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Best Practices for Small Businesses During Lockdowns

Small businesses account for almost 98 per cent of all companies in Australia. They contribute to 35 per cent of the country’s economy and employ around 44 per cent of all Australians. Sadly, the recent lockdowns have seen small businesses struggling to stay afloat - with many closing down. While lockdowns are never easy, there are a few measures that small businesses can take to mitigate losses and stay ahead of sudden changes.

So what does the lockdown mean for small businesses? The inability to run their business as usual affects small businesses through customer demand. This forces business owners to change their business model and re-look at their finances.


With many customers staying at home to curb the spread of the COVID-19 pandemic, businesses find themselves dealing with a sharp decline in demand. Industries such as retail, restaurants, and travel companies are hit exceptionally hard with these lockdowns. For example, reports show that hotels are losing millions of dollars for each week of lockdown due to the mounting bills and salary payments. 


Small businesses have always been resilient and adaptable to change. But living in a pandemic brings a greater change than ever before, and small businesses are forced to rethink their strategies. This ranges from switching their business models to complying with daily health and safety policies. Essential business owners who are exempted from lockdowns find themselves asking questions such as: 

  • Does my business have everything it needs to operate safely (i.e. hand sanitisers, face mask, and contactless payments)?
  • Do my staff feel safe coming to work?
  • Do I have adequate contact tracing set up for my business? 
  • Does my business comply with social distancing rules? 


The pandemic has put the global economy at the brink of the worst economic downturn since the Great Depression - and small businesses have gone into survival mode instead of growth. Instead of expanding their business, most owners are now taking a harder look at their finance strategies. Mainly, this consideration means trying to minimise their losses and significantly minimising operational costs. 


So what are most small businesses doing to cope with the lockdowns? Here are our five best practices. 


5 Best Practices for Small Businesses During Lockdowns


Prioritise Business Health and Safety

Health and safety is more important than ever, and small businesses must ensure that they comply with the government COVID-19 health regulations. Companies should also ensure that they are well-equipped with hand sanitisers, face masks, sign-in boards, and soap and towel dispensers for staff and customers. Safe Work Australia has an excellent health, hygiene, and facilities checklist for small businesses.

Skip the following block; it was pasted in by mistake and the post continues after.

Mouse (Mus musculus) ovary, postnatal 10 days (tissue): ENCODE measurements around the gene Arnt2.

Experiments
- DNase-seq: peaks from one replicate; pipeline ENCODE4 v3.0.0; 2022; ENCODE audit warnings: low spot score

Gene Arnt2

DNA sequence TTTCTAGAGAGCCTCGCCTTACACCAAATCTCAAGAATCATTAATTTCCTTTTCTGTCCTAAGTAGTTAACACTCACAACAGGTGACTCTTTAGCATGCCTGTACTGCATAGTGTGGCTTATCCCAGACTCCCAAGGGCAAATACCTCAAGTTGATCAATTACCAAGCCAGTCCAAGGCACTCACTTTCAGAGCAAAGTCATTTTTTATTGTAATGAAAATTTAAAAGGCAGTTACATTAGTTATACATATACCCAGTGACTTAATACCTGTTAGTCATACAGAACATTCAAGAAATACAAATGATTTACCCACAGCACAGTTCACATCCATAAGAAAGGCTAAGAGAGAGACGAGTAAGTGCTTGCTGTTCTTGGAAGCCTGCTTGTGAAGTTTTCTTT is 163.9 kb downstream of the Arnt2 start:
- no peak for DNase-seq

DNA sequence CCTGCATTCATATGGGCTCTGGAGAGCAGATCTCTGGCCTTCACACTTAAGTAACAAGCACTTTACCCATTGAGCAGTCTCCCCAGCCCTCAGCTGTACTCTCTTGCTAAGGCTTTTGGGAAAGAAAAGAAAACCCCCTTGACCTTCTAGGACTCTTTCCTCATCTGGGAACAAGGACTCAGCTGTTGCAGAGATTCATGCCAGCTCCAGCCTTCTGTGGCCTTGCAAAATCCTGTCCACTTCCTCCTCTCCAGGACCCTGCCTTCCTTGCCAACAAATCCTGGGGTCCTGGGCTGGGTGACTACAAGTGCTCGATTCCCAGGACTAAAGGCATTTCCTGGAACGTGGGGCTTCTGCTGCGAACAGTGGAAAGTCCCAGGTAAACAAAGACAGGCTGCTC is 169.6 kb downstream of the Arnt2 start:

Keep Employees Safe 

All staff should feel safe in the workplace, and businesses must take the necessary steps in ensuring this happens. Employee safety generally comprises the following items: 

  • Ensuring physical distancing
  • Ensuring employees are appropriately trained on health and hygiene practices
  • Equipping employees with the necessary tools to stay safe
  • Allowing employees to work from home if possible 
  • Conducting a COVID-19 health and safety risk assessment for your business


To learn more, Business.gov.au has a great resource page on how businesses can keep themselves and their employees safe during COVID-19.


Go Contactless

As an essential measure to keep employees safe, businesses should minimise employee and customer contact as much as possible. This includes incorporating contactless tools in business transactions, such as using prepaid corporate cards and point of sales systems. In addition, minimising cash transactions decreases the spread of viruses, and it also reduces the unnecessary need for employees to ask the company for cash. 


Rethink Current Business Operations

Many small businesses are considering alternate or different revenue streams to be sustainable. Retailers are looking to sell their products online, tourism operators are setting up virtual tours, and restaurants are ramping up their takeaway orders. In an unexpected silver lining, the pandemic has encouraged businesses to transform and be more agile for the future, which a small business should be doing anyway. 


Develop a Cash Management Plan

A report from Deloitte highlights how it’s crucial for businesses to review their cash management process in the pandemic, and that even the most stable companies are not immune to losses. Small businesses should assess their business longevity in a lockdown and hold off any investment plans that aren't necessary. In addition, understanding budgets and keeping track of transactions is vital to ensure that no unnecessary spending is done during this time. 


Lockdowns can be difficult, but small businesses that follow hygiene guidelines and have proper cash management in place will find it a much easier affair. To learn about Budgetly and how we manage contactless payments and expenses, download our eBook, Managing Expenses with Budgetly. Or, schedule a demo with us today to see how it works. 

Managing expenses with Budgetly eBook

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